There are hundreds and hundreds of rooms in the Fransiscan--all the departments and wings you'd expect to see in any large hospital. Most of the building still had power when we were shown through, even if it was only auxiliary power. Many of the elevators still worked, and the whole place was extremely well-heated. Many of the rooms still contained equipment and furniture, meant to exhibit the various wings for potential buyers who tour it on occasion. (Patrick mentioned a stomach stapling clinic which has considered renting out a floor.) The whole thing reminded me of The Shining. It would have been possible to take a thousand interesting photos of the place, but I limited myself to just over a roll.
The first part of our tour took us past the main guard booth, which is located in the nurses' triage station in the emergency room. The waiting room was still there, with the little booths where you give them your billing information. We walked through and poked around the examination rooms. One room just off the ER was a tiled shower room where they would wash people down who were extremely dirty or bloody.
We toured the vast main lobby, then made our way upstairs to walk the halls and poke our heads into empty patient rooms stripped of their furnishings. The whole place still smelled like a hospital, even after two years of abandonment. Our guard buddy told us stories about finding homeless people hiding in the bathrooms.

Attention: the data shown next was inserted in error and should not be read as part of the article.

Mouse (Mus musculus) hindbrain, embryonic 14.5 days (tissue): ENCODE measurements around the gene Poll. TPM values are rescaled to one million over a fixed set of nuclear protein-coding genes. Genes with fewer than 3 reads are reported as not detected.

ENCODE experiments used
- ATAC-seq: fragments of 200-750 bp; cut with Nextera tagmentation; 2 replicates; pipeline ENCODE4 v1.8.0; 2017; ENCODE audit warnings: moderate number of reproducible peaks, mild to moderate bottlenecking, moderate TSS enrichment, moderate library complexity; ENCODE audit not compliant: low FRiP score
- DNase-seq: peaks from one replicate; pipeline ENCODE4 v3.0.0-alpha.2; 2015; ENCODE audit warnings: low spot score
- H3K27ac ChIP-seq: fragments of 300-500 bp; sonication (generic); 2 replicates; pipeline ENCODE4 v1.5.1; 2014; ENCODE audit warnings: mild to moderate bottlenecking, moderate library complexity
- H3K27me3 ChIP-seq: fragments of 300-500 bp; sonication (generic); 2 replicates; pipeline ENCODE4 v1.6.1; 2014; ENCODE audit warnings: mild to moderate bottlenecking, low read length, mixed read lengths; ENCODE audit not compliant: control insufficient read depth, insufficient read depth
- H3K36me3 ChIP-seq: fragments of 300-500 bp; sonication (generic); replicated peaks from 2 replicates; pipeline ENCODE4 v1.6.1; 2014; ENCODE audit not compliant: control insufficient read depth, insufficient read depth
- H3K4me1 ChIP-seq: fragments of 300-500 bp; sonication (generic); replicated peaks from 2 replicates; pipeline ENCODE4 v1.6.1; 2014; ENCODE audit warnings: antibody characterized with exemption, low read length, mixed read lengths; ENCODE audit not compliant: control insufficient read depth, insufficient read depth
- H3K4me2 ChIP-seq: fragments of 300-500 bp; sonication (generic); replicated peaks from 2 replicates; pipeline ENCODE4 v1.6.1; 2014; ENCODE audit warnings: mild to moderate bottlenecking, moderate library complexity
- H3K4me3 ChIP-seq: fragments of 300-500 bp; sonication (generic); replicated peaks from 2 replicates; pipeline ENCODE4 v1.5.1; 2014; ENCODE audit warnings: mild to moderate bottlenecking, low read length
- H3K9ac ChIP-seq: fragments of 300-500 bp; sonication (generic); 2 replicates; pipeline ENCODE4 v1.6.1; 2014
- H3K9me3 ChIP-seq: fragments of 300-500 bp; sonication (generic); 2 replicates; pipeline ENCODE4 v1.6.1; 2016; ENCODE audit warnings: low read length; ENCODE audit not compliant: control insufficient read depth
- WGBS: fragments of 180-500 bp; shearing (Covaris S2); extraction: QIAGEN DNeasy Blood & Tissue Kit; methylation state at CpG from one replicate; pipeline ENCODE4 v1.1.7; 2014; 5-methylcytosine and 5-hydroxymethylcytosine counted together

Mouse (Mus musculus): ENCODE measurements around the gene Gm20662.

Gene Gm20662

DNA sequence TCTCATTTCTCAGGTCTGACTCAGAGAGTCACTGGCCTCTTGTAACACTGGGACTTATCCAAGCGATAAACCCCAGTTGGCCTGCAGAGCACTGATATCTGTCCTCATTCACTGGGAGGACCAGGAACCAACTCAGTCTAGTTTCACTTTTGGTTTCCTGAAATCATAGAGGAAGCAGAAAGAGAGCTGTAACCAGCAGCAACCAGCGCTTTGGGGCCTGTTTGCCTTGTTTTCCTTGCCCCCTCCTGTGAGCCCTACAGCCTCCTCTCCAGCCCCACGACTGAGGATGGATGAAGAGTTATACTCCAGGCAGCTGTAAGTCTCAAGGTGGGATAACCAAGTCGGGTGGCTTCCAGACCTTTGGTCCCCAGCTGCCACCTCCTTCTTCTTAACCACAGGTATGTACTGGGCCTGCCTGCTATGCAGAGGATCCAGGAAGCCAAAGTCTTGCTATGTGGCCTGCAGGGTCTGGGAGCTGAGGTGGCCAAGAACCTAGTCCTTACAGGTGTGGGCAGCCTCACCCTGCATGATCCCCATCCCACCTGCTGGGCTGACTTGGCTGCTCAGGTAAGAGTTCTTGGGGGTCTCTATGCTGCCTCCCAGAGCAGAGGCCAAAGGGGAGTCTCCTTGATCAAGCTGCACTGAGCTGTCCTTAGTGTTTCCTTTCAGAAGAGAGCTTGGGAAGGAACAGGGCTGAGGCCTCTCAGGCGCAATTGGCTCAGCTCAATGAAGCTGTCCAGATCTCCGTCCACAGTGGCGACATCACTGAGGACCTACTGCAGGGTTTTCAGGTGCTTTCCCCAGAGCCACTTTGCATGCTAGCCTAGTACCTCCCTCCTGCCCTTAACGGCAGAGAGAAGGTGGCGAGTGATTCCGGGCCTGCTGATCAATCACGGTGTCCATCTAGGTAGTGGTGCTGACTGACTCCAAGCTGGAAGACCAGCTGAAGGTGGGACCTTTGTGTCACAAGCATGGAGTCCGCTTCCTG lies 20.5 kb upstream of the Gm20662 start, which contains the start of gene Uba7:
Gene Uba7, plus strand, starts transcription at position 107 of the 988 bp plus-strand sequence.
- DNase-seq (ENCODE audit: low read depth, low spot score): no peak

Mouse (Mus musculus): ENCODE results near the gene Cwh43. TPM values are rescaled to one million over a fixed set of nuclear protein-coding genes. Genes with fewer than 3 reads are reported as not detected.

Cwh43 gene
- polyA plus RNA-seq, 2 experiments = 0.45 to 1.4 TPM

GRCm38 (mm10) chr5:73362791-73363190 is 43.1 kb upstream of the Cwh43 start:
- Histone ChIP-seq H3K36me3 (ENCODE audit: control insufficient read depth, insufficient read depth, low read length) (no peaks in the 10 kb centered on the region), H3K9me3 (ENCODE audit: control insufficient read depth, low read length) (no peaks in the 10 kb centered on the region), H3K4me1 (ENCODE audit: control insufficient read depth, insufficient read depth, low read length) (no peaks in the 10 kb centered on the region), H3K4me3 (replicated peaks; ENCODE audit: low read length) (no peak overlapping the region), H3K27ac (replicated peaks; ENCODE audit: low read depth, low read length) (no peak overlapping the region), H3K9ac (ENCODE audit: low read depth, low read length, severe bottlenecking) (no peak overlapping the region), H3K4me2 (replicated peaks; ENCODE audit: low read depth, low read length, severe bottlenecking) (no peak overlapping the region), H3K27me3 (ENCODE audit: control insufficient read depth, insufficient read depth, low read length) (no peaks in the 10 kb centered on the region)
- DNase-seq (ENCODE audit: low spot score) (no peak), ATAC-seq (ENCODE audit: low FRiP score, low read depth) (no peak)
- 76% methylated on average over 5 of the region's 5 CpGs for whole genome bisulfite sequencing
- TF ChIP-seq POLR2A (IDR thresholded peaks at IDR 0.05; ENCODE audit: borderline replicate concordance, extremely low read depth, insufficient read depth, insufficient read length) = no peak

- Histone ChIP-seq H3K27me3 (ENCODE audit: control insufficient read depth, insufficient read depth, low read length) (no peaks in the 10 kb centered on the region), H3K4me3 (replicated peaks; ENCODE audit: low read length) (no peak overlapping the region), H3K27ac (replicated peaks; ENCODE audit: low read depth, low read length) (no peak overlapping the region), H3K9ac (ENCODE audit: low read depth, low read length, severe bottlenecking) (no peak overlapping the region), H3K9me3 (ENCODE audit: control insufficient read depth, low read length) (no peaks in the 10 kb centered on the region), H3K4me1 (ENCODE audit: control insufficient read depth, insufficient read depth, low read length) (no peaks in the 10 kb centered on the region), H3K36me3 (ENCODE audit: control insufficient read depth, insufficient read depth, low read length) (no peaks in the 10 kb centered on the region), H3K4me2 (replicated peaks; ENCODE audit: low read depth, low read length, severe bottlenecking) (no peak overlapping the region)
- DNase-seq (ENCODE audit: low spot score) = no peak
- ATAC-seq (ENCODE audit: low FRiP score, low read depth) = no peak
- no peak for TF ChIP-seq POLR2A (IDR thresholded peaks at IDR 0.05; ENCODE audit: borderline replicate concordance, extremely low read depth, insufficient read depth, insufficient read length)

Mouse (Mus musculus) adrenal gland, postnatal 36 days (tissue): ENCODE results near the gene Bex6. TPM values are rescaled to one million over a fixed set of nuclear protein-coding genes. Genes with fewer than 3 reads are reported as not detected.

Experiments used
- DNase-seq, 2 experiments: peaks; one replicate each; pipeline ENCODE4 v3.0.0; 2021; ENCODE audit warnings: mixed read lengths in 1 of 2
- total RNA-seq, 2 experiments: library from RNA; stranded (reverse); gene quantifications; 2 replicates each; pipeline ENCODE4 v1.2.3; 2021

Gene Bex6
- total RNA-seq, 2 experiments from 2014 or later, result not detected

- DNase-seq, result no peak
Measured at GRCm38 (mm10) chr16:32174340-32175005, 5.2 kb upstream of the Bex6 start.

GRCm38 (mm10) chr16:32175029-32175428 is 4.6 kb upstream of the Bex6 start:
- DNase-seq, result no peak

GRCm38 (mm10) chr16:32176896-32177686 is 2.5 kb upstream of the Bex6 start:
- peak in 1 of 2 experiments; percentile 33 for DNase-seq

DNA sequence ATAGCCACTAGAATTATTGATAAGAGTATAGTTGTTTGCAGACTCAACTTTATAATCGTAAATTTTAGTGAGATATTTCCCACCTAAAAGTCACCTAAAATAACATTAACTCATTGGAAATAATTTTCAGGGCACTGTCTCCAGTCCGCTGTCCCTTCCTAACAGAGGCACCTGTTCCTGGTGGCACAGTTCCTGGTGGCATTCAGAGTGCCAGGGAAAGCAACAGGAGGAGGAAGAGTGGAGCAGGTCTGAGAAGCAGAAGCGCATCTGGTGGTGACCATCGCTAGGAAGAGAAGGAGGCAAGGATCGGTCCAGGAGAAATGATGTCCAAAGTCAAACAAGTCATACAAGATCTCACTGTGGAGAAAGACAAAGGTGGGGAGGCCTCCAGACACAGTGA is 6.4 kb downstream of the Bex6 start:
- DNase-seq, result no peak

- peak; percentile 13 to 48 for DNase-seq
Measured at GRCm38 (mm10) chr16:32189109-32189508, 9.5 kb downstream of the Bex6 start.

One of the floors contained laboratory facilities with deep sinks and eyewash stations. In a supply closet was a metal cabinet full of glass microscope slides with samples of every disease imaginable. In a back room was a big metal rack which the guard recalled having been stocked with sample jars. Full of eyeballs and fetuses, I'm guessing.
The operating and recovery rooms were some of the most interesting part of the hospital. They still seemed remarkably sterile, and some were even lit up. X-ray labs had lead-lined glass shields for the technicians to stand behind. Outside the operating theaters you could see the sinks where the surgeons washed up before cutting somebody open.
There were a million odd and puzzling sights in the hospital, but one of the most interesting was the room with an eighteen-inch-thick door. It opened and closed by hitting a button which was luckily still functioning. I believe they did something with X-rays in this room, from what the guard said.
We took an elevator to the top to take a look at the roof, which features a landing pad for Life Flight helicopters and a nice view of the Little Miami River and downtown Dayton.
To continue touring the Franciscan Medical Center, and take a look at the rehabilitation center, morgue, and haunted places in the hospital, click below.